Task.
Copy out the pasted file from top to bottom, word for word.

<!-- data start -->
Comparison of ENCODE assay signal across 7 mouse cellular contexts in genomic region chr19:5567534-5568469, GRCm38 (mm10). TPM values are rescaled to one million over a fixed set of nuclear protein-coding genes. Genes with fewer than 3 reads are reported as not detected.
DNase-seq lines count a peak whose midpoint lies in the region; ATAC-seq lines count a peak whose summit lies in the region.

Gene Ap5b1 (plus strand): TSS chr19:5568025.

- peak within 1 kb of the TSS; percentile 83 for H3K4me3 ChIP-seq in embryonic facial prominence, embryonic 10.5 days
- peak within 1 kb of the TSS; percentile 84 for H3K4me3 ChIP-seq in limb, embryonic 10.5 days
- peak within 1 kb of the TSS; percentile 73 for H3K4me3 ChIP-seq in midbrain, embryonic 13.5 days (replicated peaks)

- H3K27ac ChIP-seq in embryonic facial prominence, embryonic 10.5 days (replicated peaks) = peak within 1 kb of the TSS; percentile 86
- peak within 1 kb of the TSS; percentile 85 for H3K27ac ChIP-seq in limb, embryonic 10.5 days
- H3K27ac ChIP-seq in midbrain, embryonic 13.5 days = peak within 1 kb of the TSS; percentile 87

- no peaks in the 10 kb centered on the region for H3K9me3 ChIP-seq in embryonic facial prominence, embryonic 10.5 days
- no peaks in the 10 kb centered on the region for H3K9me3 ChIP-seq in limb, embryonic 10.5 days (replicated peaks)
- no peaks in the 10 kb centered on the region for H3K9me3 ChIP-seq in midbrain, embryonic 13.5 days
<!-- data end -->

Comparison of ENCODE assay signal across 7 mouse cellular contexts in genomic region chr19:5567534-5568469, GRCm38 (mm10). TPM values are rescaled to one million over a fixed set of nuclear protein-coding genes. Genes with fewer than 3 reads are reported as not detected.
DNase-seq lines count a peak whose midpoint lies in the region; ATAC-seq lines count a peak whose summit lies in the region.

Gene Ap5b1 (plus strand): TSS chr19:5568025.

- peak within 1 kb of the TSS; percentile 83 for H3K4me3 ChIP-seq in embryonic facial prominence, embryonic 10.5 days
- peak within 1 kb of the TSS; percentile 84 for H3K4me3 ChIP-seq in limb, embryonic 10.5 days
- peak within 1 kb of the TSS; percentile 73 for H3K4me3 ChIP-seq in midbrain, embryonic 13.5 days (replicated peaks)

- H3K27ac ChIP-seq in embryonic facial prominence, embryonic 10.5 days (replicated peaks) = peak within 1 kb of the TSS; percentile 86
- peak within 1 kb of the TSS; percentile 85 for H3K27ac ChIP-seq in limb, embryonic 10.5 days
- H3K27ac ChIP-seq in midbrain, embryonic 13.5 days = peak within 1 kb of the TSS; percentile 87

- no peaks in the 10 kb centered on the region for H3K9me3 ChIP-seq in embryonic facial prominence, embryonic 10.5 days
- no peaks in the 10 kb centered on the region for H3K9me3 ChIP-seq in limb, embryonic 10.5 days (replicated peaks)
- no peaks in the 10 kb centered on the region for H3K9me3 ChIP-seq in midbrain, embryonic 13.5 days